I’ve always considered myself a pretty anxious person, stressing myself out over pretty much everything and always sweating the small stuff—even as a second-grader. However, it wasn’t until I reached young adulthood that I realized just how much this affects my everyday life.
It really doesn’t take much for me to get completely overwhelmed and end up in meltdown mode. Balancing work, play, friendships, relationships, and everything else can be pretty tough at times for everyone I think. While I’m sure I could be prescribed something to combat my stress and anxiety, it’s just not something I want to do—nothing against a medical approach, of course, it’s just not the thing for me. Rather, I’m constantly searching out natural or holistic ways to relax, unclutter, and get better sleep.
After dealing with multiple stress-induced migraines, sleepless nights, and even a few anxiety attacks over the course of a month, I really needed to figure out how to achieve a sense of calm. The tipping point came when I was offered a free hot stone massage and found it to be more stressful than relaxing (I know, I know… ); it had to be time for a better solution.
I’d long wondered about acupuncture, but I didn’t know much about it. I’ve had friends rave about it solving everything from their back pain to their digestive problems, and I was intrigued. A quick Google search proved that acupuncture has been successful in easing stress, and that was all I needed to see to be convinced to try it.
After doing a bit of research on acupuncturists in NYC, I found a lovely little place only a few blocks away from my Bushwick, New York apartment, Tigerlily Holistic. Located right next to a yoga studio, the atmosphere on the entire floor was calm and serene—definitely not what I’m used to on a Thursday morning.
Ariel Deva De Leon, the clinic director, owner, and the acupuncturist who would be performing my treatment, began our session by asking me a series of questions to get a better idea of my stress levels: how I sleep, how my digestion has been, to see my tongue (!). “You probably just really need to sleep,” she told me. Sigh. I know.
I climbed onto the bed and got comfortable before we began, snuggling into the heated mattress with my knees propped up. Though I was ridiculously comfortable, I started to feel a little panicked. However many tattoos I may have, I’m actually pretty terrified of needles. I tend to faint when getting blood drawn or getting a piercing. Was this going to hurt? Was I going to pass out?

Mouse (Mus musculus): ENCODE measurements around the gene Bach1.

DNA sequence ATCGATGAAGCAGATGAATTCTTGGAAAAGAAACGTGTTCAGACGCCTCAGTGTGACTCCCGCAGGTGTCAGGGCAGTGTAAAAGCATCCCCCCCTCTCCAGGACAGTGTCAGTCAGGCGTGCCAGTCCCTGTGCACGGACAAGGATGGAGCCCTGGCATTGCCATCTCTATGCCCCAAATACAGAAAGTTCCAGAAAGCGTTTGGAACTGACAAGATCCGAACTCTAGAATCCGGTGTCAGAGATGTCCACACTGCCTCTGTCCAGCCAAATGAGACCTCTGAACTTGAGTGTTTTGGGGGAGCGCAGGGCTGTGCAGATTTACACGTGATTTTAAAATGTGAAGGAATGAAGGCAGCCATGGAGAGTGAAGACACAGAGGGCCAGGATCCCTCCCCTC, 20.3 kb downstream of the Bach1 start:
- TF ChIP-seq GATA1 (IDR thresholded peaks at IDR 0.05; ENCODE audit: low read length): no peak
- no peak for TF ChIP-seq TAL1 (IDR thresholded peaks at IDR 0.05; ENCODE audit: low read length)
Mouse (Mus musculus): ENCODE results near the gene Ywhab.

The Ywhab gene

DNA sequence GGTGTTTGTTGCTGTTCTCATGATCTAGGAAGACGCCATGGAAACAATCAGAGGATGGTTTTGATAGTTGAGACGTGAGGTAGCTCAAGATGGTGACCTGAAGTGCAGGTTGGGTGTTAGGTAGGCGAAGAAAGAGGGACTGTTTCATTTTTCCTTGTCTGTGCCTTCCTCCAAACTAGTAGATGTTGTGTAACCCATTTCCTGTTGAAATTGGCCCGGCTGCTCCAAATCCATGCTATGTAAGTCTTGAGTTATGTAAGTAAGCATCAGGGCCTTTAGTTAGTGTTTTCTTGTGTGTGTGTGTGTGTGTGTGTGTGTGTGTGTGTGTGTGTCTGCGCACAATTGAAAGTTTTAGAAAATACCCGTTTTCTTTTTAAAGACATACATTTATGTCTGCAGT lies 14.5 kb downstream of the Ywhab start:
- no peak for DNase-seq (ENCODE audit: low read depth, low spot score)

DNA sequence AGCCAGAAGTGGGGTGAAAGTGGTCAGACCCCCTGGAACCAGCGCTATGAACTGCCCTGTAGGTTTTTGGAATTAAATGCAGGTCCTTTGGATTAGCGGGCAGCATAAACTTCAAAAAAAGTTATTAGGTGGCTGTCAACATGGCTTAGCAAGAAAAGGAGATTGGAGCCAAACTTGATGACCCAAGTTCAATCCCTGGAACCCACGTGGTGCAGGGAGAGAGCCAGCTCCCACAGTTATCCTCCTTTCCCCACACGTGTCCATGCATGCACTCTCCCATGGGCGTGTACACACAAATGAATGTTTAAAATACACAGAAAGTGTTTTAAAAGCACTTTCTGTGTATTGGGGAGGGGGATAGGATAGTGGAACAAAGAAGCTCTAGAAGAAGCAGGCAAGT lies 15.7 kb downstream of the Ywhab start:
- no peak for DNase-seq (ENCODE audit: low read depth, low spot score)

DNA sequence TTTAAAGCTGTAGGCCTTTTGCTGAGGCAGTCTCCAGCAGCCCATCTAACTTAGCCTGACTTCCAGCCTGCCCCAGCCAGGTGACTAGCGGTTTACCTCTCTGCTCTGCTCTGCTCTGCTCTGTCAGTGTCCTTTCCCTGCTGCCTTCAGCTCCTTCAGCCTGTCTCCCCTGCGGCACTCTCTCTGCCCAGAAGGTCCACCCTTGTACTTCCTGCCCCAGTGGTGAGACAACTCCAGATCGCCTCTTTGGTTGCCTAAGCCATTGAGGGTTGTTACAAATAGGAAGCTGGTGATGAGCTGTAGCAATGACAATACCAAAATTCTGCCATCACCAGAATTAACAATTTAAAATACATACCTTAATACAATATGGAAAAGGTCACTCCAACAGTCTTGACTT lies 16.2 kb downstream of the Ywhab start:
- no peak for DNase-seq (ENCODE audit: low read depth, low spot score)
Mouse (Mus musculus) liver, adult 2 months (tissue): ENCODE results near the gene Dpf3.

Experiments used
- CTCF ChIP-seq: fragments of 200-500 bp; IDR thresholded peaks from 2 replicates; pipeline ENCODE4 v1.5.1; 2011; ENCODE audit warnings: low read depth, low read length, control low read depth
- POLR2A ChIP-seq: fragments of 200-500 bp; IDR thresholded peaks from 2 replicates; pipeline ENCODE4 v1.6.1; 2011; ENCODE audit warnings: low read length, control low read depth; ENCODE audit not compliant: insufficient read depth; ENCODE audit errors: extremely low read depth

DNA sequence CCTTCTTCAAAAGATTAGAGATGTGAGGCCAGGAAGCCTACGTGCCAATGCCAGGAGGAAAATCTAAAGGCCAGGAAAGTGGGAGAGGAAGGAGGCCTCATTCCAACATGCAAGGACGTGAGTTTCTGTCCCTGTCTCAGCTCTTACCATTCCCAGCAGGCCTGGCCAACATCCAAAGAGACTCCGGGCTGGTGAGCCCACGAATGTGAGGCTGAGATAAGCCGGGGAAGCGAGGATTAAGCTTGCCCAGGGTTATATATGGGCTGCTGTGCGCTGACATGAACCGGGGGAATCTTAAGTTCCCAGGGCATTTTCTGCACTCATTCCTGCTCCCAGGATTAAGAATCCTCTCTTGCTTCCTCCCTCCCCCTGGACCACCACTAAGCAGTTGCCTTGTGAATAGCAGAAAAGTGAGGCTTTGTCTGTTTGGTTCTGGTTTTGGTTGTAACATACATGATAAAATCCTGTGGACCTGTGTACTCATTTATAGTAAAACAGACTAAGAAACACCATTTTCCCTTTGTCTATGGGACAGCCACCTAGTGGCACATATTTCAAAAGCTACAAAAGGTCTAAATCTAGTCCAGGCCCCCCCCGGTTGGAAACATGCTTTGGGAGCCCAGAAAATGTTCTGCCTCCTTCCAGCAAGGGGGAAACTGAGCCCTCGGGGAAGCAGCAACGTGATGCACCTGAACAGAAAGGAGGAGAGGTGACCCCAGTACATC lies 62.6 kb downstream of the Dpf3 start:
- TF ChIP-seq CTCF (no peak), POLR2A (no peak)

However, as soon as the first needle was inserted into my foot, I relaxed almost instantly. Despite a slight, pretty painless pinch, I felt a sense of calm energy flow up through my leg and into my other limbs. It was incredible. Then, she began to add more.
De Leon uses three different styles of acupuncture: Kiiko Matsumoto or KM, named after Japanese acupuncturist and teacher; TCM, which is a type of systematized Traditional Chinese Medicine; and APM, Acupuncture Physical Medicine. She draws from all three styles in order to design the right treatment for patients. “Formulation of a treatment plan is kind of like cooking, we can improvise or use our own favorite ‘ingredients’ to achieve our goals for our patients,” she says.
Placing needles everywhere from my legs to my wrists, even my chest, she would check the tenderness of my abdomen, using it as a reflex point. While it was tender at first (something I would never have noticed), once all of the needles were in, it wasn’t—it was like magic! “Whether or not a spot is tender determines our treatment, and if those reflex points respond to the corresponding treatment is how we gauge the efficiency,” she says.
However, everyone’s style is different—especially based on how they were trained. “Not all acupuncturists will start with palpating the abdomen, some will rely more on taking the pulse and tongue, while some listen to the sound of your voice and look for colors around the eyes,” she says.
After she was finished placing each needle, she told me I was most likely going to drift to sleep for the remainder of my time, and asked me if I had somewhere to be so that she could wake me when needed, rather than let me sleep. I had to get to work, but I still had the hour to relax, needles in place.
I lay there in what was likely the most relaxed state I’ve ever been in. While I didn’t drift away to sleep, I allowed myself to use this hour of “quiet time” as a meditative moment to process some of the things that have been running through my mind. I allowed myself to stop and take a minute to breathe—something I feel like I hadn’t done in a long time—and put some things into perspective.
I returned to the office in a calm and serene state and remained that way for the rest of the day. I also managed to sleep like a rock for the next week or so. While this may be something that needs upkeep, as it’s not a one-time cure-all, I will definitely be scheduling monthly sessions to combat the stresses and anxieties of everyday life in a natural, affordable way.